I’m slowly seeing myself turn into Steve (my mentor).  He was a miserable bastard for the best of reasons.  It personally hurt him if some glue sniffing install guy put a ding in his flawless, painstakingly cared for 12 step finish (the way more than adequate technique I still use to this day) regardless of the fact that he’ll never see that work again.  It’s why we’d sit around patting each other on the back for the deepness of a finish we’d put into that closet shelf no one would ever see.  We were doing a good work.  A good work that not many people can or will do.  Not for the pay (definitely not the pay), or recognition from our peers or customers, or for some fear of losing our job.  We did it because it was against our inner code, our hardwired nature to do anything that wasn’t something we could say was the best of ourselves.  And god help anyone who asked us to do anything less.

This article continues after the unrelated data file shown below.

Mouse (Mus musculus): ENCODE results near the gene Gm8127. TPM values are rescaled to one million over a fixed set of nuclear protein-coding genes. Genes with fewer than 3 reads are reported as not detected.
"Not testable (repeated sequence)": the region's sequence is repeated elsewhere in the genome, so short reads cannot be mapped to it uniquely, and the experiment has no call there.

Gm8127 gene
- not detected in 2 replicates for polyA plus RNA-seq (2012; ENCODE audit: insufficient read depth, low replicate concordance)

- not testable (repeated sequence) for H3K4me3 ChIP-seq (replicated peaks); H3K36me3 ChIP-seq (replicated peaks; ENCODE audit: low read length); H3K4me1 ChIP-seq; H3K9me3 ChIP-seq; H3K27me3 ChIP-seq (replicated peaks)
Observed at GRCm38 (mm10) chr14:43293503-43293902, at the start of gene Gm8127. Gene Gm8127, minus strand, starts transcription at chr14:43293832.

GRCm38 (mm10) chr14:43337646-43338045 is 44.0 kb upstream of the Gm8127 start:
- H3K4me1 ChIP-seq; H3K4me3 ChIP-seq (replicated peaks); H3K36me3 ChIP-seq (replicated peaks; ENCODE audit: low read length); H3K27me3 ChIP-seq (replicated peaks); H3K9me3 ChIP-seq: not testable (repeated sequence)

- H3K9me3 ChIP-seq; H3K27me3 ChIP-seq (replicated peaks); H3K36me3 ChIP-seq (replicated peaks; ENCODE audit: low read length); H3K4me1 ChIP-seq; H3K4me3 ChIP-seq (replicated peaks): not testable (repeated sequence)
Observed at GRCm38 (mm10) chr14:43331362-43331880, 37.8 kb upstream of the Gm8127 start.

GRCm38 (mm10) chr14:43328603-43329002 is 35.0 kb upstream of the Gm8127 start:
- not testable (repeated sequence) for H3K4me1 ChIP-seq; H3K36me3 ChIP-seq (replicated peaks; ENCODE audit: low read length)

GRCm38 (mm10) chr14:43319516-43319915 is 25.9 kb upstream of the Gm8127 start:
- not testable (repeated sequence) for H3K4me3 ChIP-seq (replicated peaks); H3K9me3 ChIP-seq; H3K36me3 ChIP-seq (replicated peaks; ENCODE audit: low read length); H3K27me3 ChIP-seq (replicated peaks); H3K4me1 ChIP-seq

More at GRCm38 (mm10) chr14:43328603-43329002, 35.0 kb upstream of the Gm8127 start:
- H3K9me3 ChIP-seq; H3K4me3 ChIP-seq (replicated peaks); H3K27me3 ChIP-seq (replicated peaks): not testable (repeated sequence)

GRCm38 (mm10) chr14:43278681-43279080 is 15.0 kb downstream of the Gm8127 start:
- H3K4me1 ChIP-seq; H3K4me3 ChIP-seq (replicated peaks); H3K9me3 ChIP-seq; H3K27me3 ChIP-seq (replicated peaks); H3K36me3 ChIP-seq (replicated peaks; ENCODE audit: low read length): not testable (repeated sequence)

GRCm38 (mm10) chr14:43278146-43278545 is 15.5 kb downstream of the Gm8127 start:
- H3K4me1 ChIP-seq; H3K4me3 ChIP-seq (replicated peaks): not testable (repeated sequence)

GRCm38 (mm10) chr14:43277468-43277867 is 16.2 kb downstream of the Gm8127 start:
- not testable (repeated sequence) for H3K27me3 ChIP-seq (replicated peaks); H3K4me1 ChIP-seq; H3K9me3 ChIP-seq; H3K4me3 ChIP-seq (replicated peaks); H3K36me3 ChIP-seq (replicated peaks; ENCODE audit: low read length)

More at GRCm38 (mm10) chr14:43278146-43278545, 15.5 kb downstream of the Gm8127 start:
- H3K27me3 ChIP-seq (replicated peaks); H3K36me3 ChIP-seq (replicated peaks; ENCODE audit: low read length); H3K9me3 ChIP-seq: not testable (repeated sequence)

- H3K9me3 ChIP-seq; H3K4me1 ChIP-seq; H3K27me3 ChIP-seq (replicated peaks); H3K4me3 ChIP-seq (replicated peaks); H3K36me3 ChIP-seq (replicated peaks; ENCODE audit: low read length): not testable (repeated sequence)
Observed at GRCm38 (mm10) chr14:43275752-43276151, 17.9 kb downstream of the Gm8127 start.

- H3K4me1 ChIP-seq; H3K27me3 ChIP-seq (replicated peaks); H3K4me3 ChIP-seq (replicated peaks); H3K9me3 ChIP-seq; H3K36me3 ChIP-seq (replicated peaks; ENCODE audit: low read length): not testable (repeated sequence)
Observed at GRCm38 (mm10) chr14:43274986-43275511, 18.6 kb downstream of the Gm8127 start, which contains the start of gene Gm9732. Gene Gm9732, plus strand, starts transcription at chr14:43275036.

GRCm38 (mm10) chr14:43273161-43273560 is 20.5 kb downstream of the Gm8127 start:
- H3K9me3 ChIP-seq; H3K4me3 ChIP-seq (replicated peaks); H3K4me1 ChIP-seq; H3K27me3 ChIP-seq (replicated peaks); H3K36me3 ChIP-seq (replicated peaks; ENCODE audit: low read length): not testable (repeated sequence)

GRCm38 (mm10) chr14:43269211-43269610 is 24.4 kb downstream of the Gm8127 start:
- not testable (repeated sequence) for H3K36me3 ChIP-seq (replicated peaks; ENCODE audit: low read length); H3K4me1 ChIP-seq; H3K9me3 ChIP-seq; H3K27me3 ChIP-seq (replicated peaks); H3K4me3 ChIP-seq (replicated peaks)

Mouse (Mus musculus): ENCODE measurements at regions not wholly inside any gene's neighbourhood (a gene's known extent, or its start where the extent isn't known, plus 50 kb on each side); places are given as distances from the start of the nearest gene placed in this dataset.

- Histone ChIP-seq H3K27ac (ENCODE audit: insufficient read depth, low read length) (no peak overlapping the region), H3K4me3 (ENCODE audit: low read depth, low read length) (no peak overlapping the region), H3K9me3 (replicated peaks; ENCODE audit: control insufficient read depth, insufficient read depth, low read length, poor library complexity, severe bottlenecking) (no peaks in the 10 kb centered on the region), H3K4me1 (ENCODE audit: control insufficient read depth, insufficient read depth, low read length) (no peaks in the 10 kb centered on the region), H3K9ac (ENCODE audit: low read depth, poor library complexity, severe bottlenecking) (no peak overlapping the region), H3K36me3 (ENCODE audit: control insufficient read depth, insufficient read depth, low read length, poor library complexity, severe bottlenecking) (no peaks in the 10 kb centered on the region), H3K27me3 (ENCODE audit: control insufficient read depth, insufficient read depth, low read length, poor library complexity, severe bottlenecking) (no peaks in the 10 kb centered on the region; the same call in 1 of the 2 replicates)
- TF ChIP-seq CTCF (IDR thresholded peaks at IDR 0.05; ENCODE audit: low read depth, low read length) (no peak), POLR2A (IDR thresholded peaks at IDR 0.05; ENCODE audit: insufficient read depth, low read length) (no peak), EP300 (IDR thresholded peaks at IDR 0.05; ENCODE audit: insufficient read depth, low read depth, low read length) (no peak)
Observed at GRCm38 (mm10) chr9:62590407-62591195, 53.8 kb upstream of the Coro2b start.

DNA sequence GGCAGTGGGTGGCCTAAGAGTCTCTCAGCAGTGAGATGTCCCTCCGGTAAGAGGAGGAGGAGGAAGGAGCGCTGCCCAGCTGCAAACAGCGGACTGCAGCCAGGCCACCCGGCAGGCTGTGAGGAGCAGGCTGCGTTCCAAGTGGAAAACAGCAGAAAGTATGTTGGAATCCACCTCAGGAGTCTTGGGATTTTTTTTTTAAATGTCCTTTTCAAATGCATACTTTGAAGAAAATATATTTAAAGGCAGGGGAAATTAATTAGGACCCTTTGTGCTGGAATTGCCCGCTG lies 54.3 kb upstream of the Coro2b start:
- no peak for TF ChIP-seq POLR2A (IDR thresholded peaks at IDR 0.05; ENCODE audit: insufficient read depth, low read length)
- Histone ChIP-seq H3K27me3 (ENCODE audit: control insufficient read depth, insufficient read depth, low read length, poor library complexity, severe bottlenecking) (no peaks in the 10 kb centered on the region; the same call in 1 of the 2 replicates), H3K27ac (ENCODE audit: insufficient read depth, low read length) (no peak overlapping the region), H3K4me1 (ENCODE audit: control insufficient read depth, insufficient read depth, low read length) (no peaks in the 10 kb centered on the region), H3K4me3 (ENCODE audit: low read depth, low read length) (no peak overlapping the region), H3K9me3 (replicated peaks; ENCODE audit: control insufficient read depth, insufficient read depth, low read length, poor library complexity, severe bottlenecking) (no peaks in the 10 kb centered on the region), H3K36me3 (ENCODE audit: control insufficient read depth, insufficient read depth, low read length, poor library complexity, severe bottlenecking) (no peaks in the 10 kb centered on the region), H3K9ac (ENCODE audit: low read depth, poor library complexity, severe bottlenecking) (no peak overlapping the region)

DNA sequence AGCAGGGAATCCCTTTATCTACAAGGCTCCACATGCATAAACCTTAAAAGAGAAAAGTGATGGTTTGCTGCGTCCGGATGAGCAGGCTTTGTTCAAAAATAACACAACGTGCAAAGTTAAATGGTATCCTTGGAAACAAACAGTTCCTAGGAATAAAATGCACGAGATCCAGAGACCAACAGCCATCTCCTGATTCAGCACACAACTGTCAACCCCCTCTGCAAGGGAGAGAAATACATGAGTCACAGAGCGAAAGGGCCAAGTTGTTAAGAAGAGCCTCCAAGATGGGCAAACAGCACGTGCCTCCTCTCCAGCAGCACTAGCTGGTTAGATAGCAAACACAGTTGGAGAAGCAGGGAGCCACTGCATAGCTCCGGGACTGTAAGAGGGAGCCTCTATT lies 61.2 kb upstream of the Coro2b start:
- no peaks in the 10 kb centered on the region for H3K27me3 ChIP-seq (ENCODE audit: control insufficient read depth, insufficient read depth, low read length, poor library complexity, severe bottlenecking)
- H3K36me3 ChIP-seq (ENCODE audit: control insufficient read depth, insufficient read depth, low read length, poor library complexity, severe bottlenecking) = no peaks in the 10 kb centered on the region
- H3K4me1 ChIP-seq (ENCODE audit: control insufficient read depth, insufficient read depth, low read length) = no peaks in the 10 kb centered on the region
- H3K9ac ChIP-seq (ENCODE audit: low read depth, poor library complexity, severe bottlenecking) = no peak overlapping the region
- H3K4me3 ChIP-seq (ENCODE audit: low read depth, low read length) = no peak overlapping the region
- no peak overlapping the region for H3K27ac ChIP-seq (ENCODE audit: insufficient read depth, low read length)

I expect there’s no avoiding my fate.  I still kick empty cans like a child when a piece blushes in the summer.  I still have to burn the extra hours of dry time it will cost me to turn the couch upside down and give the inside of that back leg the same full on 6 coats the visible spots get instead of just spraying it indirectly.  I still cuss everyone within earshot when someone dares to put a ding in my final finish moving it.  I still secretly wish hot death on customers that set their keys down on my tables in the storefront.  And even though it does give me a thrill when a fellow woodworker, family member (my Papa was a master craftsmen and restorer who could finish with the best of them), or knowledgeable customer runs their hand over my finishes and asks me “how do you get it that smooth and rich” -it wouldn’t matter if no one else ever saw it.  I know what my standards are, and I don’t do work that doesn’t meet my standards.  And if I become an old miserable bastard because of those standards, then I’ll be a fulfilled miserable bastard.  I’ll take that.